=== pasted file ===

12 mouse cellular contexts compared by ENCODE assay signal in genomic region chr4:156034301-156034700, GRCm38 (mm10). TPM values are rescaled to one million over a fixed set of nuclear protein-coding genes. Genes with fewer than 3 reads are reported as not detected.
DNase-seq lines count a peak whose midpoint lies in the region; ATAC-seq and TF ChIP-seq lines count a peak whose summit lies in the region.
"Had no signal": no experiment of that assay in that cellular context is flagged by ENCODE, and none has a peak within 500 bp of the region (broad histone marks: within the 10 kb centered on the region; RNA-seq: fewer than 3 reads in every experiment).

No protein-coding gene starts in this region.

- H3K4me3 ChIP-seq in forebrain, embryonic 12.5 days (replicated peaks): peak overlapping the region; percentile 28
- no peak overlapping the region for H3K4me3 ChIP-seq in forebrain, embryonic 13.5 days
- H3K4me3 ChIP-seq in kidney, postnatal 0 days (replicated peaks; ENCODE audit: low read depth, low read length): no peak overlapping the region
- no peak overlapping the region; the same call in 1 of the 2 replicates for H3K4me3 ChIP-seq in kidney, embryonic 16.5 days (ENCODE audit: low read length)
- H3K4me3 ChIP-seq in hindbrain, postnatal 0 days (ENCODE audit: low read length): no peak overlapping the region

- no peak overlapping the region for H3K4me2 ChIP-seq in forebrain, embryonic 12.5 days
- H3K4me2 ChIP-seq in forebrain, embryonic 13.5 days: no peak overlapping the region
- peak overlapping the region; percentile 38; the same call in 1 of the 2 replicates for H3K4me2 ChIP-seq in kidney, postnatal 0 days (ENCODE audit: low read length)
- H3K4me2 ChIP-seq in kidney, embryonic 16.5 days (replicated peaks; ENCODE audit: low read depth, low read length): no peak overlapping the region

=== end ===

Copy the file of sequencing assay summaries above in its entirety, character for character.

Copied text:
12 mouse cellular contexts compared by ENCODE assay signal in genomic region chr4:156034301-156034700, GRCm38 (mm10). TPM values are rescaled to one million over a fixed set of nuclear protein-coding genes. Genes with fewer than 3 reads are reported as not detected.
DNase-seq lines count a peak whose midpoint lies in the region; ATAC-seq and TF ChIP-seq lines count a peak whose summit lies in the region.
"Had no signal": no experiment of that assay in that cellular context is flagged by ENCODE, and none has a peak within 500 bp of the region (broad histone marks: within the 10 kb centered on the region; RNA-seq: fewer than 3 reads in every experiment).

No protein-coding gene starts in this region.

- H3K4me3 ChIP-seq in forebrain, embryonic 12.5 days (replicated peaks): peak overlapping the region; percentile 28
- no peak overlapping the region for H3K4me3 ChIP-seq in forebrain, embryonic 13.5 days
- H3K4me3 ChIP-seq in kidney, postnatal 0 days (replicated peaks; ENCODE audit: low read depth, low read length): no peak overlapping the region
- no peak overlapping the region; the same call in 1 of the 2 replicates for H3K4me3 ChIP-seq in kidney, embryonic 16.5 days (ENCODE audit: low read length)
- H3K4me3 ChIP-seq in hindbrain, postnatal 0 days (ENCODE audit: low read length): no peak overlapping the region

- no peak overlapping the region for H3K4me2 ChIP-seq in forebrain, embryonic 12.5 days
- H3K4me2 ChIP-seq in forebrain, embryonic 13.5 days: no peak overlapping the region
- peak overlapping the region; percentile 38; the same call in 1 of the 2 replicates for H3K4me2 ChIP-seq in kidney, postnatal 0 days (ENCODE audit: low read length)
- H3K4me2 ChIP-seq in kidney, embryonic 16.5 days (replicated peaks; ENCODE audit: low read depth, low read length): no peak overlapping the region